A few years ago, several Master Gardeners went on a field trip to visit Cure Nursery, a native plant nursery.
The horticulturist there suggested a visit to the Pollinator Garden at Chatham Mills in Pittsboro.
Since the trip was in October, I checked their website to see what, if anything, would be blooming. I noticed Monarda punctata, a type of bee balm. I went back to other bloom times and this plant bloomed for most of the summer.
Intrigued, I gave a short talk about it to the Southside Virginia Herb Society. One of the members bought two packets of seed and gave me one. Being propagation deficient, I gave the packet to my good friend, Lona, of Chandler Gardens who is very good at propagation. She gave me the starts a few weeks later. I was able to give every member their own plant plus one for my garden.
Allen Armitage in Herbaceous Perennial Plants says that “spotted beebalm has lovely yellow to cream whorled flowers bracts beneath the flowers range from pink to lavender.”
As I just wrote that, I thought hold your horses, that is not the way my plant looks. So did some sleuthing and thought it was probably mountain mint. I had an herb society meeting recently, so I took a cutting they all confirmed that it was mountain mint, Pycnanthemum muticum. Its silvery leaves make it easy to fit in with other plants and maybe that is why Allan Armitage said it has become popular with designers.
It is best grown en masse. The leaves have a wonderfully minty smell and can be used to make tea. Since it is native, no need to fertilize or irrigate.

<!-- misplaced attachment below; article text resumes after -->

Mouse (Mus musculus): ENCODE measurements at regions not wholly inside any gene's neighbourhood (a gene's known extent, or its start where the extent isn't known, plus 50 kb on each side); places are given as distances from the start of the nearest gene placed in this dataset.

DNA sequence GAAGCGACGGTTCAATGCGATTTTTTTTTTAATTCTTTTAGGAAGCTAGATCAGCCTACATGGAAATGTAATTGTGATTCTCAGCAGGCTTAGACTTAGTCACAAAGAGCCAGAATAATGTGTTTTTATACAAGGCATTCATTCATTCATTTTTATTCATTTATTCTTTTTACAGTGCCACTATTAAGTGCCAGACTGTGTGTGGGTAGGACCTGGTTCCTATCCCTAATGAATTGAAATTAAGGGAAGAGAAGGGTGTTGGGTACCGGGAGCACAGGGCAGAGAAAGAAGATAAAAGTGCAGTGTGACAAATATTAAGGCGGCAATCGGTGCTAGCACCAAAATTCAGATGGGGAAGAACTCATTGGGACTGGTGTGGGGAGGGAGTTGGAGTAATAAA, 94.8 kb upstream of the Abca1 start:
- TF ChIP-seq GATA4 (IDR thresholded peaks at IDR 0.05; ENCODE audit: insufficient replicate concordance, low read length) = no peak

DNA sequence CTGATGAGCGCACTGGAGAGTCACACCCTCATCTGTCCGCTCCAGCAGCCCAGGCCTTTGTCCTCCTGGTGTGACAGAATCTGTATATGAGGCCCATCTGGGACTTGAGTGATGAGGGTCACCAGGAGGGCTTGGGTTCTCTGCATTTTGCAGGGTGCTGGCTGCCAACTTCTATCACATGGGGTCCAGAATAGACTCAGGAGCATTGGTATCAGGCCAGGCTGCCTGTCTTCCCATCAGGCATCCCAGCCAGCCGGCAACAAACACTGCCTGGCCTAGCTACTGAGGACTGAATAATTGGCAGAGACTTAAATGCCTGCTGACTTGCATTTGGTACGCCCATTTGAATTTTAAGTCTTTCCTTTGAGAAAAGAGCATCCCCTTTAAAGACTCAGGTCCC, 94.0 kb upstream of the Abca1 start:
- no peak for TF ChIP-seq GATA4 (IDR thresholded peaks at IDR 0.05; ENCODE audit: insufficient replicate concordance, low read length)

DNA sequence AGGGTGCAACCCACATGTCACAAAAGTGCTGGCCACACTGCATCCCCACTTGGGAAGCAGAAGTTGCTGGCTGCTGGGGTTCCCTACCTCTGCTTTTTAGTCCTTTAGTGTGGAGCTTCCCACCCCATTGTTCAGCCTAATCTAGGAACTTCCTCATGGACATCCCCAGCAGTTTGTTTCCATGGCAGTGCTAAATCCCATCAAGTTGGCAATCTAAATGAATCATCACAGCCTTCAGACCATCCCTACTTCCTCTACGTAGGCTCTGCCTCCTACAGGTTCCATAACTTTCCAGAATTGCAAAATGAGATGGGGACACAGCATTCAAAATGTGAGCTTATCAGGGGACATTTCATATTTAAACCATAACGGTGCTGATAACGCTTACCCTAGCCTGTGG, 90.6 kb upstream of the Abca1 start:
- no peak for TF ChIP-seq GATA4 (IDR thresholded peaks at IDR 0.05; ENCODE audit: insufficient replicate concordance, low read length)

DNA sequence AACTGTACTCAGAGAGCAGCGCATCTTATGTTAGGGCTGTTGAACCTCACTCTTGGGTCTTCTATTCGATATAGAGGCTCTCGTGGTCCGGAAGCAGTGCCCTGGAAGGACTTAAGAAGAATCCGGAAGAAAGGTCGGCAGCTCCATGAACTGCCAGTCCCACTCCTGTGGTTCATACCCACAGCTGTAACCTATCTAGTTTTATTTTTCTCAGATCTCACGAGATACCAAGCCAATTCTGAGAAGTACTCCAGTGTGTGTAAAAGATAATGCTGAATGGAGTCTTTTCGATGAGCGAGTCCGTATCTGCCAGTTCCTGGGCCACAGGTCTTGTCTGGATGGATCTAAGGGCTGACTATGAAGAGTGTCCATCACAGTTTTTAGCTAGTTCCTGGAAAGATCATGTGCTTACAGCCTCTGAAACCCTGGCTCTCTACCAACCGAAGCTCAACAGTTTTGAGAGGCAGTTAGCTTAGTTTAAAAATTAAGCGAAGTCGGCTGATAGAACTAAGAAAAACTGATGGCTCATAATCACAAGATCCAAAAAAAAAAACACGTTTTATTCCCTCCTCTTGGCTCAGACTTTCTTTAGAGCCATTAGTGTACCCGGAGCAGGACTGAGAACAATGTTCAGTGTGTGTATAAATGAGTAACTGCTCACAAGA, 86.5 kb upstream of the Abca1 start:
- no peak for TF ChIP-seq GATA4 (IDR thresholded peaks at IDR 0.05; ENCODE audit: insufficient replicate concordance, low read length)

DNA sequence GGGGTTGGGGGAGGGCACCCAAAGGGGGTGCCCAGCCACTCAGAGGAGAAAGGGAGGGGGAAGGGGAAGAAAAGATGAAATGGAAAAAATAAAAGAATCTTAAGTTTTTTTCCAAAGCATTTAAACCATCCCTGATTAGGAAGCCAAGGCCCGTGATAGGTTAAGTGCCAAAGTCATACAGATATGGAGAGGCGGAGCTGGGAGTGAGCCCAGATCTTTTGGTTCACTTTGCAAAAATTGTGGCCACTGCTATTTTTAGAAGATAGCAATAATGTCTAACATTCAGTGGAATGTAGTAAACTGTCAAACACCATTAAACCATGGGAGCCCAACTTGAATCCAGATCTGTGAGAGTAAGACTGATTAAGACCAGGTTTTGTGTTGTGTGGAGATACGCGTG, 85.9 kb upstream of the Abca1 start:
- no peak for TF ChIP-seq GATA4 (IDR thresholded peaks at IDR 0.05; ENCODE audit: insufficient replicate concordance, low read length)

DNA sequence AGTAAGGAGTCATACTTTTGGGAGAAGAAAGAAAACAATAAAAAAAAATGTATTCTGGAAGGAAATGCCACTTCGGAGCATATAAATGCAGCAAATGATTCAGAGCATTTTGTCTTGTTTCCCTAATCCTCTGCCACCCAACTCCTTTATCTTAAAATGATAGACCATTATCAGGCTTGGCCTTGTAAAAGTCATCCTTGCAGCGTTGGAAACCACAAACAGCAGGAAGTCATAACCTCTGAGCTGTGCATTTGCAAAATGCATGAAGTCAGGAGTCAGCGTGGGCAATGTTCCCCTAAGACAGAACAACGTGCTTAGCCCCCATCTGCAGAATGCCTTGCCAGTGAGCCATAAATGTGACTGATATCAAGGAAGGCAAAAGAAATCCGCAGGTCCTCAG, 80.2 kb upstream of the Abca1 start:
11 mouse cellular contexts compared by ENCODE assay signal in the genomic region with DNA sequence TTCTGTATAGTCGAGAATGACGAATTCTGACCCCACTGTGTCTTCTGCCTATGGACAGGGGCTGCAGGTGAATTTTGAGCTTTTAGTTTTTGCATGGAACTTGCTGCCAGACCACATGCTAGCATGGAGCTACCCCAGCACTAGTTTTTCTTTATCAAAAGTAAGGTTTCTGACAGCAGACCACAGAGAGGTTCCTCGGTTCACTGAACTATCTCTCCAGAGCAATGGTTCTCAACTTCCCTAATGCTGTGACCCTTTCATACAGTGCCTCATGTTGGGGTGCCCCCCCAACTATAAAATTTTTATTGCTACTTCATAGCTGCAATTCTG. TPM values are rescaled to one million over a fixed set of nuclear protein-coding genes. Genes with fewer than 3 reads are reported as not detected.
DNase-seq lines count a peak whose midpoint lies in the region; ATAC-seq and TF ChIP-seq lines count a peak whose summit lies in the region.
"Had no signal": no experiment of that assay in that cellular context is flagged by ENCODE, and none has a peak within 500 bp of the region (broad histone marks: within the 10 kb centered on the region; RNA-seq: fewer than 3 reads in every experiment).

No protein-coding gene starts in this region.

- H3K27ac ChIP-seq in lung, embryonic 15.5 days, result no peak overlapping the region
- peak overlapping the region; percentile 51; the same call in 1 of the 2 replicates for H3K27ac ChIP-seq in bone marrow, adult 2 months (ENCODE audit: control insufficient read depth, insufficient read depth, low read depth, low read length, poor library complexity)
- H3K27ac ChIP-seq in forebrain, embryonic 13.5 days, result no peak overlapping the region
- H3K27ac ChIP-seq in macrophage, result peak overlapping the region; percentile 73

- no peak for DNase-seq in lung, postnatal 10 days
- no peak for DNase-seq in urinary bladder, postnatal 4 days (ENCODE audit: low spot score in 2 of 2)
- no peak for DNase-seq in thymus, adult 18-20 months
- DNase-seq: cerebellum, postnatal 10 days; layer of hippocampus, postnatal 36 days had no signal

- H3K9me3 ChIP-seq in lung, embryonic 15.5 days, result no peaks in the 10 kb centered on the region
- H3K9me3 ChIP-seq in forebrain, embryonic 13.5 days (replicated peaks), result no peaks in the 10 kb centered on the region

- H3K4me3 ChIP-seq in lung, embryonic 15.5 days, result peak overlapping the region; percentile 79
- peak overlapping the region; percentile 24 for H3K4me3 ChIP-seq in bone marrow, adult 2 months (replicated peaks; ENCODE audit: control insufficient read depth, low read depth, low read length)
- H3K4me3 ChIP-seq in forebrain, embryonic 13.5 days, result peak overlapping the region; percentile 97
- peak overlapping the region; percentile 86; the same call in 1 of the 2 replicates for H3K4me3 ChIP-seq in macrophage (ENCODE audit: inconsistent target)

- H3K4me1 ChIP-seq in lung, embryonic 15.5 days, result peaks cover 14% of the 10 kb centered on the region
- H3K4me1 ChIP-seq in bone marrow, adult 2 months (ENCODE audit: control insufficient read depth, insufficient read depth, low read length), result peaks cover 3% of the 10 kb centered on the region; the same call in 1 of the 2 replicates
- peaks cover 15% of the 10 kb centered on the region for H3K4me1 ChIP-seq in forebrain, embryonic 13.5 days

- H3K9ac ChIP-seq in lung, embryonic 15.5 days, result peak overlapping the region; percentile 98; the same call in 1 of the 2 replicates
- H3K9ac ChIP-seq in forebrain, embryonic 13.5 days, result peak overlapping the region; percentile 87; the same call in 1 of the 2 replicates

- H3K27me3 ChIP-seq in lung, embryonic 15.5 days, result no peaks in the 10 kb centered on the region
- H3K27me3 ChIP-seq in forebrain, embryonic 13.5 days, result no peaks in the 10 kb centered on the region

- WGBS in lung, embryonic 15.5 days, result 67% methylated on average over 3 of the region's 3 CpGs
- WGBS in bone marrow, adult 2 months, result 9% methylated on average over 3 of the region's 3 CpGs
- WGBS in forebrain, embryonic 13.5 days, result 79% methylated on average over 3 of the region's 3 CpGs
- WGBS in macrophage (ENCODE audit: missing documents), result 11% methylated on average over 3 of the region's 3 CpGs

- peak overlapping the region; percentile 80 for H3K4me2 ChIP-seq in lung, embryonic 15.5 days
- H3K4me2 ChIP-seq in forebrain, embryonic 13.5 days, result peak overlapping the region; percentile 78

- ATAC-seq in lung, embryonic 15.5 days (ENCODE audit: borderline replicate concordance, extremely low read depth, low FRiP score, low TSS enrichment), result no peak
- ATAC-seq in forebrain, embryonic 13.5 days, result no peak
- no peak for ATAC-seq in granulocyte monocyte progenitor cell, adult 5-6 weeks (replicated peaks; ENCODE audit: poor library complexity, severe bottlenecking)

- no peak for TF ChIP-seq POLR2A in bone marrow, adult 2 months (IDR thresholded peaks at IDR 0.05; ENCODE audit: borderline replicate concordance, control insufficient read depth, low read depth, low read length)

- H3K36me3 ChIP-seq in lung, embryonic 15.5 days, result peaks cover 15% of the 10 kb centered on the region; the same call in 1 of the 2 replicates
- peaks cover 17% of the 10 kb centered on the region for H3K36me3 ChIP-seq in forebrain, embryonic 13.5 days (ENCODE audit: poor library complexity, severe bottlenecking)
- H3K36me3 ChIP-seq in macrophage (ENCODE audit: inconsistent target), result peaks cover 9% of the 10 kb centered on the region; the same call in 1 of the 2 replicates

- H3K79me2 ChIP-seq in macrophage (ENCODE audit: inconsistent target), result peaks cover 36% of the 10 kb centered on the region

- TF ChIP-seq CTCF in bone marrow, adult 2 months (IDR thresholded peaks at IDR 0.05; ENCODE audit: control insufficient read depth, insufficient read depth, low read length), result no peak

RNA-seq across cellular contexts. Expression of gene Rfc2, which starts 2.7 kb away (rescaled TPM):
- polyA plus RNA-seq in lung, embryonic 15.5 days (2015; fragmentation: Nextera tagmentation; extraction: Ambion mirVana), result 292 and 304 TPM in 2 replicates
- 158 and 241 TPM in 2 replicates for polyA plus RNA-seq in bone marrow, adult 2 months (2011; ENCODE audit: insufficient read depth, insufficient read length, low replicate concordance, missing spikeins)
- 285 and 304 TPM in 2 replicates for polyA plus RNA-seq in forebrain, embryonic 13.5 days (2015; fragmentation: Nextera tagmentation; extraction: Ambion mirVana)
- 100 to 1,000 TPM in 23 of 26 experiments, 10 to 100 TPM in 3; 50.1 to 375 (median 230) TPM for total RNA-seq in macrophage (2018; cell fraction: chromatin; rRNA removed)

But the best reason to plant it is for pollinators. When I was taking pictures for this article, I must have noticed at least 10 different species of native bees in the multitude of bees on the plant.
My husband and I were sitting on the porch having a beverage a few days ago. I asked him if he heard singing and he said that it was the bees singing. And indeed, it was. There were so many that they were making a lovely chorus. I have yet to see a honeybee on it. If you fear bees, note that native bees are very docile. If you stepped on one with bare feet, yes it will sting you. Since they are solitary, except for bumble bees, there isn’t any other bee to fulfill their job. Survival of their species is inbred in native solitary bees.
To our eyes, it is not a beautiful plant. But the fact that it is a bee magnet and blooms from May to frost makes it beautiful to my eyes. I have to laugh because it is planted next to my Black Eyed Susan, which I think is a garden thug in the sense that it will take over. Right now, the mountain mint is winning!
Yes, it is a mint and in the Lamiaceae family but isn’t invasive in the way we normally associate with mints in the Mentha genus. It spreads by rhizomes but the roots are shallow to it is easy to control the size. Anything you dig up and be a pass- a-long plant or be used to fill in gaps in your garden or in areas where it is difficult to get plants to take hold. Because it has the minty smell, deer and bunnies don’t seem to care for it, always a plus.
It is really worth the time to stop by the Chatham Mills “Pollinator Paradise” Garden in Pittsboro, North Carolina, and see the real Monarda punctata and all the other wonderful native plants. To see mountain mint, guess you’ll have to wait until the Master Gardener Plant Sale on May 6. It really is a plant worth having for native bees.